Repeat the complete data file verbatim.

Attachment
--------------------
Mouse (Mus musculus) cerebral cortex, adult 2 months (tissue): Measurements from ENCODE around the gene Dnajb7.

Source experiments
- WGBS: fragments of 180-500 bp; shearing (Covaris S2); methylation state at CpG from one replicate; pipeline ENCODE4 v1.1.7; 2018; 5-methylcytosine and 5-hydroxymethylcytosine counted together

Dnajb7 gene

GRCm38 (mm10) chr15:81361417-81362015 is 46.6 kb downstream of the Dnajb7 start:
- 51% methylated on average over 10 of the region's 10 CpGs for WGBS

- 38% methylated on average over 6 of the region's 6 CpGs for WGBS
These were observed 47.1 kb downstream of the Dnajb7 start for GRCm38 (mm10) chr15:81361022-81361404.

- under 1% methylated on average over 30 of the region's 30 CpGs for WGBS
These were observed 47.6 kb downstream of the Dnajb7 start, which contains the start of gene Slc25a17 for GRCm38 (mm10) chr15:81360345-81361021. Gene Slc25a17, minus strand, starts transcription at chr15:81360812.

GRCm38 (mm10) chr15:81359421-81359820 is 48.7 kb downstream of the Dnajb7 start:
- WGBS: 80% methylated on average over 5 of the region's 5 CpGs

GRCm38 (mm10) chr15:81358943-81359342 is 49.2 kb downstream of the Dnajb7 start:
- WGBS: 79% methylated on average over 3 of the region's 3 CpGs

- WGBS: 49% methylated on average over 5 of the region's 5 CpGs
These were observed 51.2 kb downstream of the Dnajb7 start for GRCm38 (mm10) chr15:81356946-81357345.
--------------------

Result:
Mouse (Mus musculus) cerebral cortex, adult 2 months (tissue): Measurements from ENCODE around the gene Dnajb7.

Source experiments
- WGBS: fragments of 180-500 bp; shearing (Covaris S2); methylation state at CpG from one replicate; pipeline ENCODE4 v1.1.7; 2018; 5-methylcytosine and 5-hydroxymethylcytosine counted together

Dnajb7 gene

GRCm38 (mm10) chr15:81361417-81362015 is 46.6 kb downstream of the Dnajb7 start:
- 51% methylated on average over 10 of the region's 10 CpGs for WGBS

- 38% methylated on average over 6 of the region's 6 CpGs for WGBS
These were observed 47.1 kb downstream of the Dnajb7 start for GRCm38 (mm10) chr15:81361022-81361404.

- under 1% methylated on average over 30 of the region's 30 CpGs for WGBS
These were observed 47.6 kb downstream of the Dnajb7 start, which contains the start of gene Slc25a17 for GRCm38 (mm10) chr15:81360345-81361021. Gene Slc25a17, minus strand, starts transcription at chr15:81360812.

GRCm38 (mm10) chr15:81359421-81359820 is 48.7 kb downstream of the Dnajb7 start:
- WGBS: 80% methylated on average over 5 of the region's 5 CpGs

GRCm38 (mm10) chr15:81358943-81359342 is 49.2 kb downstream of the Dnajb7 start:
- WGBS: 79% methylated on average over 3 of the region's 3 CpGs

- WGBS: 49% methylated on average over 5 of the region's 5 CpGs
These were observed 51.2 kb downstream of the Dnajb7 start for GRCm38 (mm10) chr15:81356946-81357345.